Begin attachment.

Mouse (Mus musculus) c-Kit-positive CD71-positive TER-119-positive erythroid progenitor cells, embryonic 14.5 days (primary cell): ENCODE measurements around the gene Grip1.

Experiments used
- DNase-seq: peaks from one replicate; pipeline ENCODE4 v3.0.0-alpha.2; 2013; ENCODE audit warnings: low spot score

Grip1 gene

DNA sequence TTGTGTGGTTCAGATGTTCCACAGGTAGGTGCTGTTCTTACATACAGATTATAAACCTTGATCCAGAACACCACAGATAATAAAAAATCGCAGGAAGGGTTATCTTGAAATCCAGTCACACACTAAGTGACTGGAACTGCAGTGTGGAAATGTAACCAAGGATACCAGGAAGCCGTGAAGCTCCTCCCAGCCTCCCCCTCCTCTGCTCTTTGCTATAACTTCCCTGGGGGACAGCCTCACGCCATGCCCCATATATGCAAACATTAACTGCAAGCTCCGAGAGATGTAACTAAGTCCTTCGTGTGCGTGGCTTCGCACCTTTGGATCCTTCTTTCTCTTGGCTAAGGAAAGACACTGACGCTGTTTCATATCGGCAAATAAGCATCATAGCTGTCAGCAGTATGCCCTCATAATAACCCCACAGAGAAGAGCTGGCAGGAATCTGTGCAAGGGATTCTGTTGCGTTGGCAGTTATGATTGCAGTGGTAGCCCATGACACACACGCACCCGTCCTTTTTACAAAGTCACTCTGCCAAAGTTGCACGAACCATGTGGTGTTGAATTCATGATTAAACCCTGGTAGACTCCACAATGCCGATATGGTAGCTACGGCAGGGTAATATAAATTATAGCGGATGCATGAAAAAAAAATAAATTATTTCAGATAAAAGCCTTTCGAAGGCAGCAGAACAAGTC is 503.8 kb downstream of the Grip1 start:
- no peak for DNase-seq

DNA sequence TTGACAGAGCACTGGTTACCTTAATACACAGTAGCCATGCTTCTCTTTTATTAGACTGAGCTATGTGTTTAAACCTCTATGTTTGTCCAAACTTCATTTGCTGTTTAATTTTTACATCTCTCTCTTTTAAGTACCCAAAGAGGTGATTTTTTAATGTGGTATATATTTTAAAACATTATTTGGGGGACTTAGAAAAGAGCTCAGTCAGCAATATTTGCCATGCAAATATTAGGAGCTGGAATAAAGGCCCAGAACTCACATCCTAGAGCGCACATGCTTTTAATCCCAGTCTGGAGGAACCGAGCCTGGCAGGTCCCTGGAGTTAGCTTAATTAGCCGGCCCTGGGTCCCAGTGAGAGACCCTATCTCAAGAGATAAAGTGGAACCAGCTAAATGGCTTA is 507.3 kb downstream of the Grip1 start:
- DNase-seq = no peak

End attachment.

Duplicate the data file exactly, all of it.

Mouse (Mus musculus) c-Kit-positive CD71-positive TER-119-positive erythroid progenitor cells, embryonic 14.5 days (primary cell): ENCODE measurements around the gene Grip1.

Experiments used
- DNase-seq: peaks from one replicate; pipeline ENCODE4 v3.0.0-alpha.2; 2013; ENCODE audit warnings: low spot score

Grip1 gene

DNA sequence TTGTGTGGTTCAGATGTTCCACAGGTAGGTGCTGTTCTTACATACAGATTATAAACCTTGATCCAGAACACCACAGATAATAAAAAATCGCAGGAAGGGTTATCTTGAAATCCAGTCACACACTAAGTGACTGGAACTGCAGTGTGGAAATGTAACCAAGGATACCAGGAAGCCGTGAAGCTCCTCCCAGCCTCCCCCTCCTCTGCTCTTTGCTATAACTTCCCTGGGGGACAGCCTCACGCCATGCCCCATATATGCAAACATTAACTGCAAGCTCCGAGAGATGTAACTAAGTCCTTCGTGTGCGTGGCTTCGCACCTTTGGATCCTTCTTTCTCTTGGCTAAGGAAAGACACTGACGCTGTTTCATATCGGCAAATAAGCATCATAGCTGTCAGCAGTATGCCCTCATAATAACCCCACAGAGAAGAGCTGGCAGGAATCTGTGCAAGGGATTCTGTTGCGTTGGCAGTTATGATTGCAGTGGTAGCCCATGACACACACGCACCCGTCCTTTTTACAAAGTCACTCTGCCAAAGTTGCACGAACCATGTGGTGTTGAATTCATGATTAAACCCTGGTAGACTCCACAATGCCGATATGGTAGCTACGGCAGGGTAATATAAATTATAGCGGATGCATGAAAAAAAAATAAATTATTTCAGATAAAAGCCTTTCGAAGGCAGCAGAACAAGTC is 503.8 kb downstream of the Grip1 start:
- no peak for DNase-seq

DNA sequence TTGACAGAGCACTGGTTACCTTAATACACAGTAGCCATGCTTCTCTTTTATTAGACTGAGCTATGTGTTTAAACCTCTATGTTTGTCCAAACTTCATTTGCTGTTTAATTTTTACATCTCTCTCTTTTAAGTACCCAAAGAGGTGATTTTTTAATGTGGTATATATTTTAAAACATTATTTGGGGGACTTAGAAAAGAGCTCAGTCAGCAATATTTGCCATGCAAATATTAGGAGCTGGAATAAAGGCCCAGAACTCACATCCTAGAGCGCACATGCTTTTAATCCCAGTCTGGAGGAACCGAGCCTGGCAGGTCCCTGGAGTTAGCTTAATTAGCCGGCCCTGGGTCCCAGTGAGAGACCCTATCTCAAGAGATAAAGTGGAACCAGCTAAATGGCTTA is 507.3 kb downstream of the Grip1 start:
- DNase-seq = no peak